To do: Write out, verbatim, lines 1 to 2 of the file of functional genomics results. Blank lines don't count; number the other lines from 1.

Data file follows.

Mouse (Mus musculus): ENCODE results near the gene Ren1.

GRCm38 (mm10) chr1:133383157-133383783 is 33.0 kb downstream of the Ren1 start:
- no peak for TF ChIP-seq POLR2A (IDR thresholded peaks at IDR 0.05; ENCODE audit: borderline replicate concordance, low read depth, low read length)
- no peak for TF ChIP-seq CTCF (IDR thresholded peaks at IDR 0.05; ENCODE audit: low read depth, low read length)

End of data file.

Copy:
Mouse (Mus musculus): ENCODE results near the gene Ren1.

GRCm38 (mm10) chr1:133383157-133383783 is 33.0 kb downstream of the Ren1 start: